It is official: Bill Cosby will go to trial for assault charges. For those of you who are unaware, America’s favorite father has been accused by nearly 60 women of some form of sexual assault, whether it was rape, child sexual abuse, drug facilitated sexual assault, sexual battery or another type of sexual misconduct. While these allegations have apparently been pending for many years, it was comedian Hannibal Buress who brought renewed interest in these accusations during a performance in October 2014 which went viral. Now like most people in America, I was deeply saddened and shocked to hear about the sexual assault allegations against Bill Cosby. I found it difficult to accept that someone I had idolized had committed such reprehensible crimes. There is an argument that during the time he allegedly committed these assaults (using date rape drugs) that the concept and definition of consent was not as hyped up or defined the way it is now. I do understand this idea, and I even feel that there is merit to it. But that still does not excuse his actions because sexual assault has zero excuses in my book.

In the aftermath of the allegations, many educational institutions, theme parks, and other companies severed ties with him, and most broadcast networks pulled reruns of The Cosby Show from their network. While I do understand and even agree with these actions on the part of these companies, what I do take issue with is the idea that continuing to watch his programs and enjoy his comedy is wrong or immoral and that it condones or overlooks his actions. The idea that enjoying someone’s work because it resonates with us on a personal level is wrong because of the unrelated actions that they committed is something I have never been able to understand. Bill Cosby the comedian and Bill Cosby the man are two different people from two different worlds. And I hope that Bill Cosby the man is brought to justice for his alleged crimes because it sends the message that no one is immune from paying their debt to society and answering for their wrongdoings. But for me saying that we must boycott his work is something that has no relation to these actions. The Cosby Show is not representative of Bill Cosby the man who allegedly committed these crimes.

One of the reasons I have always loved The Cosby Show is because of its good and clean humor, something which in today’s comedies and sitcoms is virtually nonexistent. During a time when most comedy is littered with adult jokes and sexual references (some more blatant than others), it is nice to see a program that, for the most part, shows that it is possible for successful comedy to be clean and enjoyable without resorting to cheap jokes and vulgarity. It was one of those programs that you could watch as a family (how many mainstream and popular sitcoms are there nowadays that are family friendly?) and have a good laugh. The show had excellent comic timing and jokes, which were often characterized by Cosby’s facial expressions and perfect delivery.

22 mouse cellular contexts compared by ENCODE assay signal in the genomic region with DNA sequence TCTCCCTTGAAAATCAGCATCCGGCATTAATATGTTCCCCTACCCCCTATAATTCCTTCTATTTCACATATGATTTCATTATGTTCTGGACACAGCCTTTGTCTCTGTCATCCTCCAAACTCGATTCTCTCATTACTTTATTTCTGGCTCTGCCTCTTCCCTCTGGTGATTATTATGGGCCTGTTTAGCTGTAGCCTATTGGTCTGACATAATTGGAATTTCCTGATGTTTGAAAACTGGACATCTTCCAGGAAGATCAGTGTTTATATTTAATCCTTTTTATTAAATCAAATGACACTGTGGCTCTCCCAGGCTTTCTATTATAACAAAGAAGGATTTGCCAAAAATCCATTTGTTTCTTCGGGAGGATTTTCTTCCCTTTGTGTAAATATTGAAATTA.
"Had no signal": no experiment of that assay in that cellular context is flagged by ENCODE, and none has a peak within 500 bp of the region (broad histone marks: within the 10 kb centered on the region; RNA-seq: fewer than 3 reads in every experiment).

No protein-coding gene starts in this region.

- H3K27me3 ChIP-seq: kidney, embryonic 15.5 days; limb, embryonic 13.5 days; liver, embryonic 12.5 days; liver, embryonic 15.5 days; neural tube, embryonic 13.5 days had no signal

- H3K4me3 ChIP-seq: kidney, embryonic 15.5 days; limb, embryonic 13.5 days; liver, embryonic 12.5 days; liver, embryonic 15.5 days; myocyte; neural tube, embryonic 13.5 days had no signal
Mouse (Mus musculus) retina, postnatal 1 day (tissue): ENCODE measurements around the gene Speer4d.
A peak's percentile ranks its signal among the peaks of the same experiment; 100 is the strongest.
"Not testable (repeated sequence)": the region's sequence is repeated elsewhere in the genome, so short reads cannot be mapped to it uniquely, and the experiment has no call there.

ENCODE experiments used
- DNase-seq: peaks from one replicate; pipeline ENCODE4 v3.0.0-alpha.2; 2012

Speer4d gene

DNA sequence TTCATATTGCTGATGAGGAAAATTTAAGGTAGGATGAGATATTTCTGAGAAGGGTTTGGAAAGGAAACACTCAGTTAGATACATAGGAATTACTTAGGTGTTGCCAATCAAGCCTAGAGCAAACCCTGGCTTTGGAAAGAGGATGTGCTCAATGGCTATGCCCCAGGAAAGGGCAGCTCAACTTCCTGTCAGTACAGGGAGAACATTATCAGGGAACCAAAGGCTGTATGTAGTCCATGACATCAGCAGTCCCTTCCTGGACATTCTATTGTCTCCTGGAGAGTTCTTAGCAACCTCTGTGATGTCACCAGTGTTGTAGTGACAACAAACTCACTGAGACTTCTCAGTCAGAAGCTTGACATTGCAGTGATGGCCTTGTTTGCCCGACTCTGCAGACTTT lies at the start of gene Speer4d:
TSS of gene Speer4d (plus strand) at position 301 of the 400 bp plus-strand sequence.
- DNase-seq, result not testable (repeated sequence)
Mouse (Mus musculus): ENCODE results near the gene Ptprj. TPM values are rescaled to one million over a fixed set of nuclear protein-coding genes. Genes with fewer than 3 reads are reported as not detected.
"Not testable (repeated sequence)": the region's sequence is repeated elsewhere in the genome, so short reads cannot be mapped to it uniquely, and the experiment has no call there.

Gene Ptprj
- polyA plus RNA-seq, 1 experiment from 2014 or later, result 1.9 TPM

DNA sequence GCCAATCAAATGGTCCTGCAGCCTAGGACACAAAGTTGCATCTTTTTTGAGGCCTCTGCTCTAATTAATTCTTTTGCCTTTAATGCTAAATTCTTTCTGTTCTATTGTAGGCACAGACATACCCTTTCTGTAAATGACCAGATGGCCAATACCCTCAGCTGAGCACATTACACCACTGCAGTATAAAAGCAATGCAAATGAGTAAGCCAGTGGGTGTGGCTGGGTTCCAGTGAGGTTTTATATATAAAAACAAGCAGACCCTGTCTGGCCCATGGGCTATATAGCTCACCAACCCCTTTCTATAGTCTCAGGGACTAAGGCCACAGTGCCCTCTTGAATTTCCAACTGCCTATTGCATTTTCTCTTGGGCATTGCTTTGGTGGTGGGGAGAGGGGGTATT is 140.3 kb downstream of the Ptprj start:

In some ways, I am glad that this scandal woke me up, because until now, I revered Bill Cosby. I thought he was a great man. But it made me realize that when it comes to celebrities and icons we can only comment on their work, not necessarily on their personalities as a whole because we never know what they are truly like on a personal one-to-one basis. It is true, celebrities can do lots of great philanthropic work outside their professions but again it doesn’t necessarily reveal the person on the inside, what their personality is truly like. In many ways it is a front put up for the media. This has made me realize that I only idolize Heathcliff Huxtable, the father whose antics and quirks make me laugh until my sides hurt, whose character has managed to make me smile on my worst days. This program always brought me a sense of comfort and familiarity. Bill Cosby was the man behind Heathcliff Huxtable, the puppet master behind the strings. The master is not someone I idolize as a human being anymore, but I will always enjoy and appreciate his comedy work. Likewise if you happen to be flipping through channels and see a Cosby Show rerun (although I’ve heard most channels have pulled them, but still) don’t feel guilty for sitting there and laughing at Cliff’s attempts to repair the shower, or his competitiveness when he plays petanque with his friends. You don’t always have to look behind the curtain to see who is entertaining you. Sometimes it is okay to just enjoy the show. Hate the artist, not the art.